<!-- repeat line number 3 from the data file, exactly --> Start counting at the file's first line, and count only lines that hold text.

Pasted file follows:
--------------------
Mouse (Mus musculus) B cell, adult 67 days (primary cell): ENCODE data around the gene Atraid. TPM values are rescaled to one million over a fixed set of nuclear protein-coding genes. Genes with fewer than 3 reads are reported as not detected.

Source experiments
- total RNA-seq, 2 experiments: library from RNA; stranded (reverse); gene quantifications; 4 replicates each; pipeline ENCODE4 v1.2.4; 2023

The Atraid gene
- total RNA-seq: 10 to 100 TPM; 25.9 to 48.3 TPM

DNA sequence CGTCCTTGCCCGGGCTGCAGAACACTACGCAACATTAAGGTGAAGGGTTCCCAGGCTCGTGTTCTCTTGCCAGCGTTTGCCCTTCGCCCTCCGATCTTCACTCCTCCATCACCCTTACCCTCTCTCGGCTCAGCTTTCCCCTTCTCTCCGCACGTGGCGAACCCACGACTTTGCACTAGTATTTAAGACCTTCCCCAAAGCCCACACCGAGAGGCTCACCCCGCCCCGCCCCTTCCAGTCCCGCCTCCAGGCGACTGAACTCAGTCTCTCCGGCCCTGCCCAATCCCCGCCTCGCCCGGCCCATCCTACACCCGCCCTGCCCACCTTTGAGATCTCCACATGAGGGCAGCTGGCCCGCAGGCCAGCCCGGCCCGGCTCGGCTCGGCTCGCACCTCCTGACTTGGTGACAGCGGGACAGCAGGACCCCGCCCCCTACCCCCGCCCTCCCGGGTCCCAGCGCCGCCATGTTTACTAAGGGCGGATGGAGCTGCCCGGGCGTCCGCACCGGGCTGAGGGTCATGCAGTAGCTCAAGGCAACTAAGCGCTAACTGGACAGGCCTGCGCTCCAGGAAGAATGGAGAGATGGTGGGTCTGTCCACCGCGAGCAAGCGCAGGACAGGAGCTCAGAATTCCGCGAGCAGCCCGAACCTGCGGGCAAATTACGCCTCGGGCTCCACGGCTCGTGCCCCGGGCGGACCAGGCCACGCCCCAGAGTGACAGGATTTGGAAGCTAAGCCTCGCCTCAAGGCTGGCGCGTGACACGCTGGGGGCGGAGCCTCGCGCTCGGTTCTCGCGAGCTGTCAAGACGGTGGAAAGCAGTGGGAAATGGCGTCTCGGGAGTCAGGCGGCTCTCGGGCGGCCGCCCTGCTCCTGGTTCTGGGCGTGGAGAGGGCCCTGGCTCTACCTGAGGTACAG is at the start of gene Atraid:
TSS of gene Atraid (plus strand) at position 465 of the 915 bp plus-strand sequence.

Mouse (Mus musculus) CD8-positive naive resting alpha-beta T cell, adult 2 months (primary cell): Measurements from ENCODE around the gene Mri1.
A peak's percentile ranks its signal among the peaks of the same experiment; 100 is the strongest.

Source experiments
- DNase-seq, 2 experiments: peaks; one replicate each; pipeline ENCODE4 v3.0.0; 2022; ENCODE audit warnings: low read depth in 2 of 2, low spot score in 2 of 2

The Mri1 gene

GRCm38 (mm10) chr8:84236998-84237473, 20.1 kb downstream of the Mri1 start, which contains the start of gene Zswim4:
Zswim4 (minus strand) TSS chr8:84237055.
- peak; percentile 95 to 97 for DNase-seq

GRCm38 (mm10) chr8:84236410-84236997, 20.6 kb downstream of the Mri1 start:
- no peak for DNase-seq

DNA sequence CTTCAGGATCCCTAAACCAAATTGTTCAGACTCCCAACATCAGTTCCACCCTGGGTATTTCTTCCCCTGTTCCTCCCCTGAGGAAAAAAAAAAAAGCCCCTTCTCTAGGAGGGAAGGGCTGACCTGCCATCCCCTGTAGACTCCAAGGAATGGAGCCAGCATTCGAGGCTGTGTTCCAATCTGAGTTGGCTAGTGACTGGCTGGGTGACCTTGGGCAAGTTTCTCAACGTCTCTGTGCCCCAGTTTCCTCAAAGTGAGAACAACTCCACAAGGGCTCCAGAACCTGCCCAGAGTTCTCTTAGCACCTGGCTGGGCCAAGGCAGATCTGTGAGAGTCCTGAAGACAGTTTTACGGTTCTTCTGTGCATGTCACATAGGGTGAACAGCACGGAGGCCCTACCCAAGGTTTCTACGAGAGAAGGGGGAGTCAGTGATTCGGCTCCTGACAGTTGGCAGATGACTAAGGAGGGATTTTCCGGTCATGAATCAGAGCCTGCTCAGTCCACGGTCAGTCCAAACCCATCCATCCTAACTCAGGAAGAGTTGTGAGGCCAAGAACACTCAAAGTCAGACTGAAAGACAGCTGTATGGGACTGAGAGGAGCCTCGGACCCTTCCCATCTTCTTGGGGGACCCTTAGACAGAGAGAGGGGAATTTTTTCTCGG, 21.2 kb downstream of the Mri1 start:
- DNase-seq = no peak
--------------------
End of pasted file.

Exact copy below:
- total RNA-seq, 2 experiments: library from RNA; stranded (reverse); gene quantifications; 4 replicates each; pipeline ENCODE4 v1.2.4; 2023